Achievement of the optimal hydropower generation from operation of water reservoirs, is a complex problems. The purpose of this study was to formulate and improve an approach of a genetic algorithm optimization model (GAOM) in order to increase the maximization of annual hydropower generation for a single reservoir. For this purpose, two simulation algorithms were drafted and applied independently in that GAOM during 20 scenarios (years) for operation of Mosul reservoir, northern Iraq. The first algorithm was based on the traditional simulation of reservoir operation, whilst the second algorithm (Salg) enhanced the GAOM by changing the population values of GA through a new simulation process of reservoir operation. The performances of these two algorithms were evaluated through the comparison of their optimal values of annual hydropower generation during the 20 scenarios of operating. The GAOM achieved an increase in hydropower generation in 17 scenarios using these two algorithms, with the Salg being superior in all scenarios. All of these were done prior adding the evaporation (Ev) and precipitation (Pr) to the water balance equation. Next, the GAOM using the Salg was applied by taking into consideration the volumes of these two parameters. In this case, the optimal values obtained from the GAOM were compared, firstly with their counterpart that found using the same algorithm without taking into consideration of Ev and Pr, secondly with the observed values. The first comparison showed that the optimal values obtained in this case decreased in all scenarios, whilst maintaining the good results compared with the observed in the second comparison. The results proved the effectiveness of the Salg in increasing the hydropower generation through the enhanced approach of the GAOM. In addition, the results indicated to the importance of taking into account the Ev and Pr in the modelling of reservoirs operation. PMID:27390638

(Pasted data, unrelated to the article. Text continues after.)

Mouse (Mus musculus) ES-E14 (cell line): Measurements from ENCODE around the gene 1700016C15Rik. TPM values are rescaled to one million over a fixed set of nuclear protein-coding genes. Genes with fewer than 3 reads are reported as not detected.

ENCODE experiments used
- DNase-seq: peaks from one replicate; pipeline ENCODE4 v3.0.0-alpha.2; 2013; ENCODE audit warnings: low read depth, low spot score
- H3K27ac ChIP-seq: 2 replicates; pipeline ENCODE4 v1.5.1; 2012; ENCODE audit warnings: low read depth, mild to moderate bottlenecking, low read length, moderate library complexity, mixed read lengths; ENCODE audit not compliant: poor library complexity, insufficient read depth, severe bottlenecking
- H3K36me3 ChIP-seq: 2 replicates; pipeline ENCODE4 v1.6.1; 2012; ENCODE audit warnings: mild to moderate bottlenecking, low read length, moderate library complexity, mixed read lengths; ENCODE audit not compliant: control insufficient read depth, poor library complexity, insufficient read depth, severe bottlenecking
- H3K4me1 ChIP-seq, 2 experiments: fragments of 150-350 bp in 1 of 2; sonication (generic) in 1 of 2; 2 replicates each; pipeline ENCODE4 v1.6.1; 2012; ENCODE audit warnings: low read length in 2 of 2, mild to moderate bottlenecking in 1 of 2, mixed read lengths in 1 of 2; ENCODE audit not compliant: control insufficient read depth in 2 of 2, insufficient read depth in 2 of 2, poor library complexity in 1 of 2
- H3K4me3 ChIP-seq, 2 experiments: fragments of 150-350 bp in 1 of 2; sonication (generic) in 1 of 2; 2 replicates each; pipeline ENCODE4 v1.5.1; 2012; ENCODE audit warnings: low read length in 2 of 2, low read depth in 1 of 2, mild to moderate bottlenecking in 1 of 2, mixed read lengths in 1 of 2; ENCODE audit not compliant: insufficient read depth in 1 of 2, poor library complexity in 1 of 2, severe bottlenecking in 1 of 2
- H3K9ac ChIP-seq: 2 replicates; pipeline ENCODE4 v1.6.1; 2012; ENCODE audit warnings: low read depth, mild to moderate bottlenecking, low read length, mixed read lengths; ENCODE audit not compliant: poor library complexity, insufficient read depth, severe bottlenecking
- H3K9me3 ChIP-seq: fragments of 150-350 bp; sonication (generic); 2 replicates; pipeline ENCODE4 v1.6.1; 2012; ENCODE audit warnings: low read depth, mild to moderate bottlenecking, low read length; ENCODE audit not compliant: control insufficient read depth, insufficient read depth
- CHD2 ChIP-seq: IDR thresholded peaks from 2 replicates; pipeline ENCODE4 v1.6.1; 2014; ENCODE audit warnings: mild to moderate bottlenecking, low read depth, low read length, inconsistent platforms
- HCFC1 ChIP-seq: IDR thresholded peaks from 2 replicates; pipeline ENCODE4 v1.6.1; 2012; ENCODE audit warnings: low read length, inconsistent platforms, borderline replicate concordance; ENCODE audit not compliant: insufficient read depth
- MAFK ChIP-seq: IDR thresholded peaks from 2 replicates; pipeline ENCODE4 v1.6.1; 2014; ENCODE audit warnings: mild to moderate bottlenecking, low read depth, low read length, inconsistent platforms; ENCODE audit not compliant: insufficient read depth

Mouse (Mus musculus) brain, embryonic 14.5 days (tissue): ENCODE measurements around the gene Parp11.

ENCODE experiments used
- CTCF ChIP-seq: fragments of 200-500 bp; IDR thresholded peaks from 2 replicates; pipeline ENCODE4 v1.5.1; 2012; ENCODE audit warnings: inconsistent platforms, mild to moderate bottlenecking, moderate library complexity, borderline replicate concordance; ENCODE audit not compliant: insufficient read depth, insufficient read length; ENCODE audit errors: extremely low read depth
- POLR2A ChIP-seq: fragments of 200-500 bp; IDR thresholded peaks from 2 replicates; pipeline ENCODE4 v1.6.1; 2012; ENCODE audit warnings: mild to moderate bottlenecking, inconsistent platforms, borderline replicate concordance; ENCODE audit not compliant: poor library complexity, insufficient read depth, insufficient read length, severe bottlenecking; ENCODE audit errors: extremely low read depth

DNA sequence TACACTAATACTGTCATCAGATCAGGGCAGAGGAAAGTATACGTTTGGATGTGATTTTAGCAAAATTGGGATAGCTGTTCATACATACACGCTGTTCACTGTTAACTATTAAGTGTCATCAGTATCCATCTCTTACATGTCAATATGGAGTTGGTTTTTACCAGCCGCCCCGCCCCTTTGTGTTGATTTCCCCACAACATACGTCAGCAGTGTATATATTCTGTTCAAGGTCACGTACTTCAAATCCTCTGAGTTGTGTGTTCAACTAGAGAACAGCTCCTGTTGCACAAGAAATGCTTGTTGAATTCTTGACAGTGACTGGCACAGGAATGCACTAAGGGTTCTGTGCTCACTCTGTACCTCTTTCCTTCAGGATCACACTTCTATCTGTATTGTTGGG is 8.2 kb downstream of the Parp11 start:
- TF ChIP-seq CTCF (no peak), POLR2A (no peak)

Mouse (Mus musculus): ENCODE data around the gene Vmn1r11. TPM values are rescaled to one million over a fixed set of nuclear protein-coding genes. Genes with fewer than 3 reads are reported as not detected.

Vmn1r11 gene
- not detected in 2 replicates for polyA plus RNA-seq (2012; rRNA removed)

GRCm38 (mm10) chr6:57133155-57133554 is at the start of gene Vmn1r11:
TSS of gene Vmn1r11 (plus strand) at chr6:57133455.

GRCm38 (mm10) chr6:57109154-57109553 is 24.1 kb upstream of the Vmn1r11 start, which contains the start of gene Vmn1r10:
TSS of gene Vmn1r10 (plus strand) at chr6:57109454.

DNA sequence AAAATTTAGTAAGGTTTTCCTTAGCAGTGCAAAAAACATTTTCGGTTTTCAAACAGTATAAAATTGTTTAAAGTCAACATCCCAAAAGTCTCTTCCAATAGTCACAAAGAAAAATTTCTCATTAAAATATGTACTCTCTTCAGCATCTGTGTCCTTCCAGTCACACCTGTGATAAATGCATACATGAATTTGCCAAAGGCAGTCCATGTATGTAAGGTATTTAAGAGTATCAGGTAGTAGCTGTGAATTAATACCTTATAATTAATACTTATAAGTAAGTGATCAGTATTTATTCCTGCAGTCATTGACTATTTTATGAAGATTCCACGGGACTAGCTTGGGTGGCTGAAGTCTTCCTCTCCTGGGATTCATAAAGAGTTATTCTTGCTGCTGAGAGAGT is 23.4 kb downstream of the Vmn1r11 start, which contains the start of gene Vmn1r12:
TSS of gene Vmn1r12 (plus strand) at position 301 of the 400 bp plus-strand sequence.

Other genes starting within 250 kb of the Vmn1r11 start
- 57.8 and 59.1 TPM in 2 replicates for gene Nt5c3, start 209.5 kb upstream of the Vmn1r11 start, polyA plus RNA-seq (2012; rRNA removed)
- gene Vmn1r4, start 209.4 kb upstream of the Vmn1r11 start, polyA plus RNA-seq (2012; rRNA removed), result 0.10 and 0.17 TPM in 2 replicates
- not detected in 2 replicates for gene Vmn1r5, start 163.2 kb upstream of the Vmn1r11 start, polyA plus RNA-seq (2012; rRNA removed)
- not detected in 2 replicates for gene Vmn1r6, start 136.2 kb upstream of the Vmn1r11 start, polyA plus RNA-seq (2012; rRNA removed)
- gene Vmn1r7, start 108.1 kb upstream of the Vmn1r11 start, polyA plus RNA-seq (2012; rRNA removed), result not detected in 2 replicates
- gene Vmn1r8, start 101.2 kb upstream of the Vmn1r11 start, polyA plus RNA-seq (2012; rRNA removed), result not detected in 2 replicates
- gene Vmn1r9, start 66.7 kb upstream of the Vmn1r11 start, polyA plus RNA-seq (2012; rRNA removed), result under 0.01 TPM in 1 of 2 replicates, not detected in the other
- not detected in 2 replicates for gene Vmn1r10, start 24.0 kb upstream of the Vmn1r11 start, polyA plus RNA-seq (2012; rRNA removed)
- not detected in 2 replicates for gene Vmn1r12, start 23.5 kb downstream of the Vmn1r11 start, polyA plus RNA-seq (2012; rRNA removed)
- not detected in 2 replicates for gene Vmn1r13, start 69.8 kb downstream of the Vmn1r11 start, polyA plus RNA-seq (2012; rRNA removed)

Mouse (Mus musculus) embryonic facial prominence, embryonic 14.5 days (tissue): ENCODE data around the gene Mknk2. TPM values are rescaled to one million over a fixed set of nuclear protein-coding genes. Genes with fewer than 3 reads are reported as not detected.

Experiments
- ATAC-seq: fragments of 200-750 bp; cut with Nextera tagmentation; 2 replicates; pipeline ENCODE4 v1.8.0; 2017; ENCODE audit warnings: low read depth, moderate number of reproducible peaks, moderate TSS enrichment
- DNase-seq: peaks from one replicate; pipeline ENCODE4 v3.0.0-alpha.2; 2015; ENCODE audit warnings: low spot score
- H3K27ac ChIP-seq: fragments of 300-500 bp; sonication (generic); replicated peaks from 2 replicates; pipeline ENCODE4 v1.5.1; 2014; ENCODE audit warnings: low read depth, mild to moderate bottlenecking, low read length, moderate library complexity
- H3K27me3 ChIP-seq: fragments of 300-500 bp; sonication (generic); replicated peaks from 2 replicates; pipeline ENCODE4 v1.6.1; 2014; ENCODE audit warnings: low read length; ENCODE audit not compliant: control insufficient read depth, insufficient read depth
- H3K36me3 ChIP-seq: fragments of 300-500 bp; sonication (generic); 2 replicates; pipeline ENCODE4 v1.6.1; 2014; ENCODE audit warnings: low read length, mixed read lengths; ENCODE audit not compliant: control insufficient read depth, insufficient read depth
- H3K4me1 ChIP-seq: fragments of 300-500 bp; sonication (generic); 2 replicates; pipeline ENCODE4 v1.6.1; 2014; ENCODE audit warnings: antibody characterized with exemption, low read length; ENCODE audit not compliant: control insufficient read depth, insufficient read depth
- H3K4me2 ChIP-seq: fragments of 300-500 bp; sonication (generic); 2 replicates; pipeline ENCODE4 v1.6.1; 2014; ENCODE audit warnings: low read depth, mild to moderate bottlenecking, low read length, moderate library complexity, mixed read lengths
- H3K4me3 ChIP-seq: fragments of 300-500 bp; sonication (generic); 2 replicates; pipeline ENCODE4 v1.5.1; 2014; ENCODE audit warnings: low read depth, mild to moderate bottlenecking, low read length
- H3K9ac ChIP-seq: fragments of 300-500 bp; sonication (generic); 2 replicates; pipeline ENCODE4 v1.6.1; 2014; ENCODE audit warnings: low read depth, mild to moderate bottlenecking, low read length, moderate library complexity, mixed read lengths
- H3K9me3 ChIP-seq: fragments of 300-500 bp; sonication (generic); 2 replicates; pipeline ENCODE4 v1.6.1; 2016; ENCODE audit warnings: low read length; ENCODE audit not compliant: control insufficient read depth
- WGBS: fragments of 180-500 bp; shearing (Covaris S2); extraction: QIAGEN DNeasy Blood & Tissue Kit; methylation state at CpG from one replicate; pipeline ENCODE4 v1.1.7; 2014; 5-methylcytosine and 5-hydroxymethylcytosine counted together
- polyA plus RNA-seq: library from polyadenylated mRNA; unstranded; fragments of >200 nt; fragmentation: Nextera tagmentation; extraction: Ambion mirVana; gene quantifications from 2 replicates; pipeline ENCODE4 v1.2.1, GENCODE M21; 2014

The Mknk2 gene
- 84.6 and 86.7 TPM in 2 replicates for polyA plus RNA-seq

8. The hitchhiker's guide to Xenopus genetics.

    PubMed

    Abu-Daya, Anita; Khokha, Mustafa K; Zimmerman, Lyle B

    2012-03-01